The humanities are alive and well at Johns Hopkins,
and a new series wants to spread the word.
On Wednesday, the Krieger School of Arts
and Sciences will kick off its new Humanities
Colloquium, a series of hourlong directed conversations
designed to encourage undergraduate student
interest in the humanities.
Chris Celenza, academic director of the series, will
be its first speaker. He will give a talk titled
"What Does It Mean to be Human? The Classical Tradition and
the Problem of Humanity" at 5 p.m. on
Oct. 3 in 223 Gilman Hall.
In the colloquium's first year, Celeza said,
organizers will solicit the participation of freshman
students, hoping they choose to pursue humanities majors.
The series, however, is open to all
Homewood campus students.
The presentations will be held every two weeks during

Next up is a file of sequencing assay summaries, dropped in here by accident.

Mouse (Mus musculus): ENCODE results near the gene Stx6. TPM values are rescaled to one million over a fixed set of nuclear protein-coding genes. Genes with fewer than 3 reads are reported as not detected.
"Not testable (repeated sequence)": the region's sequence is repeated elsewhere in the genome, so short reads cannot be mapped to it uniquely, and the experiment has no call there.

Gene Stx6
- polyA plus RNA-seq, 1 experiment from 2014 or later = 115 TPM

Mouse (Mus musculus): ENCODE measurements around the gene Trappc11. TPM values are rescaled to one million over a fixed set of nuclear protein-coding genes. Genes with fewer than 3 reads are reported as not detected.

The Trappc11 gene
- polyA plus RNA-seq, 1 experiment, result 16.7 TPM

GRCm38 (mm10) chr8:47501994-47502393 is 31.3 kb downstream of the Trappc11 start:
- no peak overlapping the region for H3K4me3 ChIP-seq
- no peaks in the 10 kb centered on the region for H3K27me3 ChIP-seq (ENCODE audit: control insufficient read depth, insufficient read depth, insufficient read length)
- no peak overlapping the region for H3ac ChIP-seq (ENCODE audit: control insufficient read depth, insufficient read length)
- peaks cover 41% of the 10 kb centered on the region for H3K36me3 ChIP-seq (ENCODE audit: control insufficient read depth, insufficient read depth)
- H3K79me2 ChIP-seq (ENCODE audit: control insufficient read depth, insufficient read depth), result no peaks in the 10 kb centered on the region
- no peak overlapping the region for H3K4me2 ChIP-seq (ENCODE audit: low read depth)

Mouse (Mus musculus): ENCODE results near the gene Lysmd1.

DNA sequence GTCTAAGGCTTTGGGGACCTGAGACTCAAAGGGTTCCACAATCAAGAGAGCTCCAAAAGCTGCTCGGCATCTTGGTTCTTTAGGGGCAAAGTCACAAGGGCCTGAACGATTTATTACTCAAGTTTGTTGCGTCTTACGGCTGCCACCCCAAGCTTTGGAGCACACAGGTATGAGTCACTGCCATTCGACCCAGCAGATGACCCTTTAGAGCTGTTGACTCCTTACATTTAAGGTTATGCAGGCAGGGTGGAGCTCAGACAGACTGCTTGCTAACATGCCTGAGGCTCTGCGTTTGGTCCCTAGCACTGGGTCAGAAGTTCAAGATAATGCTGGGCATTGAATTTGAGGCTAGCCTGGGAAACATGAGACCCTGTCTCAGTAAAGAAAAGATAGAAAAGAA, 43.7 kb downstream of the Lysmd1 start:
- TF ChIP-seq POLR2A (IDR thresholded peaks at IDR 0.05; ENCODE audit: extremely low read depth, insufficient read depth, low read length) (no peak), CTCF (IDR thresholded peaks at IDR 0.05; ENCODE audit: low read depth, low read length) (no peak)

the semester. Each conversation will
consist of an informal 20- to 30-minute talk on a broad
topic relating to issues relevant in current
humanities scholarship but accessible to an undergraduate
audience. Participants can use the
remaining time to ask questions and for general discussion.
Refreshments will be served.
Celenza, a professor in the Department of German and
Romance Languages and Literatures, said
that he wants to help the humanities "shine as brightly as
they deserve to at Johns Hopkins."
"There is a lot of interesting and captivating
humanities-related research that goes on here,
and we want to make sure that undergraduates are exposed to
the vitality and interest of that
research," Celenza said. "This is also a chance for
students to get to know faculty outside the
classroom and to mingle. It's a way for them to make
connections and hopefully generate some interest
in humanities topics."
The program is sponsored by the Dean's Office of the
Krieger School and was championed by
Paula Burger, dean of undergraduate education.
Burger said that she hopes the colloquium will expose
students to different scholarly fields and
engender in them a passion for the humanities.
Celenza said that the series is currently looking for
faculty members to fill out the fall
semester schedule. To participate, contact Erin Cowling at